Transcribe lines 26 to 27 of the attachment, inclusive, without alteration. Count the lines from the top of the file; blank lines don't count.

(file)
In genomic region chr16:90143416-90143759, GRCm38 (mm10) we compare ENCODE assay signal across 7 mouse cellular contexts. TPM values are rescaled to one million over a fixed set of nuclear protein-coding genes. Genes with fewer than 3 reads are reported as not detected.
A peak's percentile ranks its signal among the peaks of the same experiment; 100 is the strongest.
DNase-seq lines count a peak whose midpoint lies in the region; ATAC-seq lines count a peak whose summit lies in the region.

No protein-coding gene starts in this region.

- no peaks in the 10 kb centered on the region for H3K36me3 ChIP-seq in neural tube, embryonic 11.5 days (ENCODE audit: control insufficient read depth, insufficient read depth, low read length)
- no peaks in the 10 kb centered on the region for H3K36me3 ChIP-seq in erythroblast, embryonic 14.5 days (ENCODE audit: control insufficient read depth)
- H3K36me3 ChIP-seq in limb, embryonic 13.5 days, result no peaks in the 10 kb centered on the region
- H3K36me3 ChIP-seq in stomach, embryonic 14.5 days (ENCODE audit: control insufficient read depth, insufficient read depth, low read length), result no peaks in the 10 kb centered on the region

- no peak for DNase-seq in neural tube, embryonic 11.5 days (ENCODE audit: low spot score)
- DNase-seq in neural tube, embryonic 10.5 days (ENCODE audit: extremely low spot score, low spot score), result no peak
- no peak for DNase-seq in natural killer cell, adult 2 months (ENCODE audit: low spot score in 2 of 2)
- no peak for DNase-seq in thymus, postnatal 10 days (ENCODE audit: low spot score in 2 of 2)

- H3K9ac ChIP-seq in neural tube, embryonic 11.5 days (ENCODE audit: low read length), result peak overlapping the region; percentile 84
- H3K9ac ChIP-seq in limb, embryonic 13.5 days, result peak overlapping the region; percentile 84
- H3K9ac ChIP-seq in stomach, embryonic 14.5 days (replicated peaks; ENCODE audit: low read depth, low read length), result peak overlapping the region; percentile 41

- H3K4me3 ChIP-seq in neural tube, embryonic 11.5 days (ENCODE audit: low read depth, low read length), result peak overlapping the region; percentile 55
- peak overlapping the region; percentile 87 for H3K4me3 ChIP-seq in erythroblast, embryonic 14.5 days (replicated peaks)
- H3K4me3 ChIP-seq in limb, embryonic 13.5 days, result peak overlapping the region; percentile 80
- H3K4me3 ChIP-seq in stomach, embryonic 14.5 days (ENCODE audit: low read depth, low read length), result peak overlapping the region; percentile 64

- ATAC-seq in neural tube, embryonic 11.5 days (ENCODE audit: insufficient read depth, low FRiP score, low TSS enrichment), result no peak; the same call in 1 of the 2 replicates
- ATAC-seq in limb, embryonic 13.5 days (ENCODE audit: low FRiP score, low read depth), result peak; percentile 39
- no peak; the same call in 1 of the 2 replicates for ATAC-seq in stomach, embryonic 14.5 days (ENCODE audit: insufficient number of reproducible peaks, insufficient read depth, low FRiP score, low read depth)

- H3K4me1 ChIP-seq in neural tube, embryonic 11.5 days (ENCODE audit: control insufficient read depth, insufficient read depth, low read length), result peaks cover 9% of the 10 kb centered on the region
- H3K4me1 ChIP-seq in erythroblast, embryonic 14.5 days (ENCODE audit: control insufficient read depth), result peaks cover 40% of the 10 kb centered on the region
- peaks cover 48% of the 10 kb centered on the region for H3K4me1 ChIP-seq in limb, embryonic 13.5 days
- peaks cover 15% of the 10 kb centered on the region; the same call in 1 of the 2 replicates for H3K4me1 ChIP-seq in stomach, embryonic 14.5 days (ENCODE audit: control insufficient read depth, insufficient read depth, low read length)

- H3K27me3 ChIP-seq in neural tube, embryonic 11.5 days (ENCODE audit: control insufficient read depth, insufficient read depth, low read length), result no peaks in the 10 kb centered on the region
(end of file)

- peaks cover 15% of the 10 kb centered on the region; the same call in 1 of the 2 replicates for H3K4me1 ChIP-seq in stomach, embryonic 14.5 days (ENCODE audit: control insufficient read depth, insufficient read depth, low read length)

- H3K27me3 ChIP-seq in neural tube, embryonic 11.5 days (ENCODE audit: control insufficient read depth, insufficient read depth, low read length), result no peaks in the 10 kb centered on the region